Solana was down for about four hours today after a bug blocked consensus.
Network validators disabled the feature to restart the network, fix due later.
Blockchain platform Solana was down this afternoon for over four hours due to a bug that stopped blockchain production. The official Solana Status page and Twitter account reported the issue just before 1 p.m. ET today, with validators bringing the network back online via a restart around 5 p.m.
According to information from Solana co-founder Anatoly Yakovenko and other developers on Twitter, the issue was due to a bug with the durable nonce feature of the blockchain. Yakovenko tweeted that the issue “caused part of the network to consider the block is invalid,” and that “no consensus could be formed” as a result.
Validators worked together to restart the Solana network with the durable nonce feature disabled, and Yakovenko added that the bug will be fixed in a future update. All told, the Solana Status page reports that the network was down for 4 hours and 10 minutes. As of this writing, some Solana RPC nodes are still coming back online.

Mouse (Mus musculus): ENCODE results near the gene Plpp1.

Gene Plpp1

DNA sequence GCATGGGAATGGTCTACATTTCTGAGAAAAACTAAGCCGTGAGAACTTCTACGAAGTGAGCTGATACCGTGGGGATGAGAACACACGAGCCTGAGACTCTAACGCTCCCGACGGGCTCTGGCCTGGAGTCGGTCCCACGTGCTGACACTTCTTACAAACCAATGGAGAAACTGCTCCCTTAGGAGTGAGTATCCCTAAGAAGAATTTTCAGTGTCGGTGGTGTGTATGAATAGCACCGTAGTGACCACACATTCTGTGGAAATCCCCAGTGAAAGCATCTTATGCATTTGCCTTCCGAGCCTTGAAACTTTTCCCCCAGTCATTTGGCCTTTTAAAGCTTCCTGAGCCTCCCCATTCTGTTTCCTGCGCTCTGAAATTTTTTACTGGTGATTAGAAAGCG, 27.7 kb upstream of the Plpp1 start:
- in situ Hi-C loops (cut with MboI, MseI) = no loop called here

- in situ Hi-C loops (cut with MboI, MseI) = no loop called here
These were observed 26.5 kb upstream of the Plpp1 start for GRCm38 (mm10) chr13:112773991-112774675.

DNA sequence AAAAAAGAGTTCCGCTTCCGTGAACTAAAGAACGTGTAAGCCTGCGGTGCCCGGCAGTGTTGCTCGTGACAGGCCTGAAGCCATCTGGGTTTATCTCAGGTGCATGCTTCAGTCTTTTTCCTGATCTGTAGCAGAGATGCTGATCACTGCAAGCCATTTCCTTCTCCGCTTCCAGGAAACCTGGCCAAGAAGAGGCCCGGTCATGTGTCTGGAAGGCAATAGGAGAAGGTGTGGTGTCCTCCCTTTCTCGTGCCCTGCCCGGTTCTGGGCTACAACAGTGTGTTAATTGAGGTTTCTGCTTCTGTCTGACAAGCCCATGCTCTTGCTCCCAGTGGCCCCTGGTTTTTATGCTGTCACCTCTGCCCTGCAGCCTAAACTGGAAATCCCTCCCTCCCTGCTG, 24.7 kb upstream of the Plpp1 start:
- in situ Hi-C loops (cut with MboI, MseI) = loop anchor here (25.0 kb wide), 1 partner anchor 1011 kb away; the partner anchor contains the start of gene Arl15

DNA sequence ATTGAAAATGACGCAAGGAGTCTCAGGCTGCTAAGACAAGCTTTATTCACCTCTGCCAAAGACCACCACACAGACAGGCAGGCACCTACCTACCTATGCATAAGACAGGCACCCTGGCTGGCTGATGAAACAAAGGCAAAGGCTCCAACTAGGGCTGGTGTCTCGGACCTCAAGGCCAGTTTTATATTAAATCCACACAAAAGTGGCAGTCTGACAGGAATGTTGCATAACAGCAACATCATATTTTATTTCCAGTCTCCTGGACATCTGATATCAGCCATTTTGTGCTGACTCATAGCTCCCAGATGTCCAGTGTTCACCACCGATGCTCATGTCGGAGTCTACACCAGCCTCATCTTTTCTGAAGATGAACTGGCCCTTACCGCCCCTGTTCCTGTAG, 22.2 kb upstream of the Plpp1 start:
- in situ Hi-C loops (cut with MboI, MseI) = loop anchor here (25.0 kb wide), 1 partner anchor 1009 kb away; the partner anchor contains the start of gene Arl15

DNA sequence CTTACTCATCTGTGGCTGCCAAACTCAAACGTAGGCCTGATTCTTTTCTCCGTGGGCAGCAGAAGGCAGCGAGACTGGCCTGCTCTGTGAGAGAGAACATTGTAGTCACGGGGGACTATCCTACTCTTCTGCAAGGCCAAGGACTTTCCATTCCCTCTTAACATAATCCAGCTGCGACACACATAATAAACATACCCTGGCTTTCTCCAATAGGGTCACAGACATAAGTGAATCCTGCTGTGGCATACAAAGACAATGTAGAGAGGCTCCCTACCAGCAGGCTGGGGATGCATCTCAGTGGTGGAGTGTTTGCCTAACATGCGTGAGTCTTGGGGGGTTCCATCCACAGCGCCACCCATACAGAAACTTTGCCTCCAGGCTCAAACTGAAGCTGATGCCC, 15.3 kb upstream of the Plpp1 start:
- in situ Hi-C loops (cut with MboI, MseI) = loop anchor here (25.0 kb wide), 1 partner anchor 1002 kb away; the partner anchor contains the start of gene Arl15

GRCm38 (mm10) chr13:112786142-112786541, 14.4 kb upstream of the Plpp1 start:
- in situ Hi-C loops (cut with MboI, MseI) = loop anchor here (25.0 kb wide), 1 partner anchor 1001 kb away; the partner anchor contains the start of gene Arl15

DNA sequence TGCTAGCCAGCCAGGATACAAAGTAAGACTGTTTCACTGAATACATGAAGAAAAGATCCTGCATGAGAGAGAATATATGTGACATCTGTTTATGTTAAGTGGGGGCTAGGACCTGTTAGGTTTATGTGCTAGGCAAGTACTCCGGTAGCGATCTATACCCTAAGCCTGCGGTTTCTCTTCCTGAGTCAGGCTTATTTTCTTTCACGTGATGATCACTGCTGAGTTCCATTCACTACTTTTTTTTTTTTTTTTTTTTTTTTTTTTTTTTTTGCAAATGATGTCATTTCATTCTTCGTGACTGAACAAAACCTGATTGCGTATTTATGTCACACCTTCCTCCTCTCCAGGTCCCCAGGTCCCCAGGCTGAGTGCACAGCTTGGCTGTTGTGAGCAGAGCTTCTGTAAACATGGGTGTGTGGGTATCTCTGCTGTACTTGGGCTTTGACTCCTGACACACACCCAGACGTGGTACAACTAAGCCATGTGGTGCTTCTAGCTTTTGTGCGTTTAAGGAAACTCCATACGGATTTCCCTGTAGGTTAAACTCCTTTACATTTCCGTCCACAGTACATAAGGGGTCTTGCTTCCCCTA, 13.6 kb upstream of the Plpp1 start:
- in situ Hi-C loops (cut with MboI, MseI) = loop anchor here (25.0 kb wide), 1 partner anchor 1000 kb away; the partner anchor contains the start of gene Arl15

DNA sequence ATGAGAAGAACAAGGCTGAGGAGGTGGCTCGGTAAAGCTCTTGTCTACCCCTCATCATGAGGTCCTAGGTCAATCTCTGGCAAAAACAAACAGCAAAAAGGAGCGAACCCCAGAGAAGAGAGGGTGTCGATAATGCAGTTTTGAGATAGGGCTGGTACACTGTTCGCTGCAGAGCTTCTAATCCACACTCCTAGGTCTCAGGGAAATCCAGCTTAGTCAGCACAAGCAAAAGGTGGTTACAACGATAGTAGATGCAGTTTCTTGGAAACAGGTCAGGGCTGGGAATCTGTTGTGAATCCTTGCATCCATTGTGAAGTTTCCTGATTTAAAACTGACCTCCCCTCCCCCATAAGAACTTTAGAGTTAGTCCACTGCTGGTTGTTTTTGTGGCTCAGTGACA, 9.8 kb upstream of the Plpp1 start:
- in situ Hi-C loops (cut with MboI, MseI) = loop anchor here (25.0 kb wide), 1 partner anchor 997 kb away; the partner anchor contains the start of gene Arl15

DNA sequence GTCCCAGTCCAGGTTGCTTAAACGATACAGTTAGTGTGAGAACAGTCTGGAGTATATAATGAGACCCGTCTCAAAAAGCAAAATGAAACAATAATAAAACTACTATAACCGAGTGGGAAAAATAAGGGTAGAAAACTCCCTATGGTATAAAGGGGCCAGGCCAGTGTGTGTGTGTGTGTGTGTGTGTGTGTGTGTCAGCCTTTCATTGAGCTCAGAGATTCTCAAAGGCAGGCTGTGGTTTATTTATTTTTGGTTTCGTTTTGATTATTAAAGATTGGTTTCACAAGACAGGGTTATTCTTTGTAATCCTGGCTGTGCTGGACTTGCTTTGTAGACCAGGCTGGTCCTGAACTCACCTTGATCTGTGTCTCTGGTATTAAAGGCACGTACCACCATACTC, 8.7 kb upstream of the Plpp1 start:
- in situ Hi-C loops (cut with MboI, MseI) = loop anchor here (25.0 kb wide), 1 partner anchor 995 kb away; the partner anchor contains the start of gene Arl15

tldr:Durable nonce instruction caused part of the network to consider the block is invalid, no consensus could be formed. Network is restating with durable nonce feature disabled. Fix for durable nonces will be out asap. https://t.co/5gZnpCp36N
— T◎lyxNFT, 🇺🇸 (@aeyakovenko) June 1, 2022
Solana is a rising competitor to Ethereum that has become a popular platform for NFT collectibles, decentralized apps (dapps) and games, and decentralized finance (DeFi) services.
The network’s SOL cryptocurrency saw a meteoric rise in value last fall, but has cooled in recent months alongside much of the rest of the crypto market. Currently, Solana is down 11% over the past 24 hours to a price just above $40, per data from CoinMarketCap—down 84% from last November’s peak of $260.
Solana has experienced two high-profile periods of downtime over the past several months. Last September, the network was down for nearly 18 hours after being overwhelmed by transactions being sent to a DeFi protocol for a new token launch. Solana Labs described it as a “denial of service attack” in a postmortem report.
More recently, on April 30, the network crashed after NFT minting bots—automated programs designed to game the launch of a new NFT project—overwhelmed Solana with a reported 6 million transactions per second. Metaplex, the makers of Solana’s NFT protocol, have implemented a “bot tax” penalty to try and avoid that issue going forward.
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